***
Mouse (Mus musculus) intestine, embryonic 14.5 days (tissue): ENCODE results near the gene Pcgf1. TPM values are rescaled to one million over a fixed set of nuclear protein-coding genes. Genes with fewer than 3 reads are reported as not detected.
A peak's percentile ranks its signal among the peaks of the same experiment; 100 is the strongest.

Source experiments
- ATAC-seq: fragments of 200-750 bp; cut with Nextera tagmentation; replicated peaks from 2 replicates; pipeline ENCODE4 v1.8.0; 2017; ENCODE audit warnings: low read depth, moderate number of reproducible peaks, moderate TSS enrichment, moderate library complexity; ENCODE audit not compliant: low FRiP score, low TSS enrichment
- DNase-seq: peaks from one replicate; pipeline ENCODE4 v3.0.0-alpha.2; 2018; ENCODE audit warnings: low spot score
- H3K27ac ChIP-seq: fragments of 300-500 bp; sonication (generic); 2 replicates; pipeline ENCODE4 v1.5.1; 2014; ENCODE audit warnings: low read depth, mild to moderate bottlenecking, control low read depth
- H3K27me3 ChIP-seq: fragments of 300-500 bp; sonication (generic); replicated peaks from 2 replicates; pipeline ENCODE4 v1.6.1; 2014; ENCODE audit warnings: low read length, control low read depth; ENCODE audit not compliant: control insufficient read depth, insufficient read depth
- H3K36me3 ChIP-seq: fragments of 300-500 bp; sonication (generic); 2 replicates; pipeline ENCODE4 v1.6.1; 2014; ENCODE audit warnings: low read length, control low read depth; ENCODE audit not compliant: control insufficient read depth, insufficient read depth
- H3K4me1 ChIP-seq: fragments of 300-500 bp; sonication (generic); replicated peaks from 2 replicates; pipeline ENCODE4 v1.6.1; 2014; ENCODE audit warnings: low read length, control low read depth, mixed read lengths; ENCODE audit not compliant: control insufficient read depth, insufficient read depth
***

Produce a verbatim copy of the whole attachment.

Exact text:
Mouse (Mus musculus) intestine, embryonic 14.5 days (tissue): ENCODE results near the gene Pcgf1. TPM values are rescaled to one million over a fixed set of nuclear protein-coding genes. Genes with fewer than 3 reads are reported as not detected.
A peak's percentile ranks its signal among the peaks of the same experiment; 100 is the strongest.

Source experiments
- ATAC-seq: fragments of 200-750 bp; cut with Nextera tagmentation; replicated peaks from 2 replicates; pipeline ENCODE4 v1.8.0; 2017; ENCODE audit warnings: low read depth, moderate number of reproducible peaks, moderate TSS enrichment, moderate library complexity; ENCODE audit not compliant: low FRiP score, low TSS enrichment
- DNase-seq: peaks from one replicate; pipeline ENCODE4 v3.0.0-alpha.2; 2018; ENCODE audit warnings: low spot score
- H3K27ac ChIP-seq: fragments of 300-500 bp; sonication (generic); 2 replicates; pipeline ENCODE4 v1.5.1; 2014; ENCODE audit warnings: low read depth, mild to moderate bottlenecking, control low read depth
- H3K27me3 ChIP-seq: fragments of 300-500 bp; sonication (generic); replicated peaks from 2 replicates; pipeline ENCODE4 v1.6.1; 2014; ENCODE audit warnings: low read length, control low read depth; ENCODE audit not compliant: control insufficient read depth, insufficient read depth
- H3K36me3 ChIP-seq: fragments of 300-500 bp; sonication (generic); 2 replicates; pipeline ENCODE4 v1.6.1; 2014; ENCODE audit warnings: low read length, control low read depth; ENCODE audit not compliant: control insufficient read depth, insufficient read depth
- H3K4me1 ChIP-seq: fragments of 300-500 bp; sonication (generic); replicated peaks from 2 replicates; pipeline ENCODE4 v1.6.1; 2014; ENCODE audit warnings: low read length, control low read depth, mixed read lengths; ENCODE audit not compliant: control insufficient read depth, insufficient read depth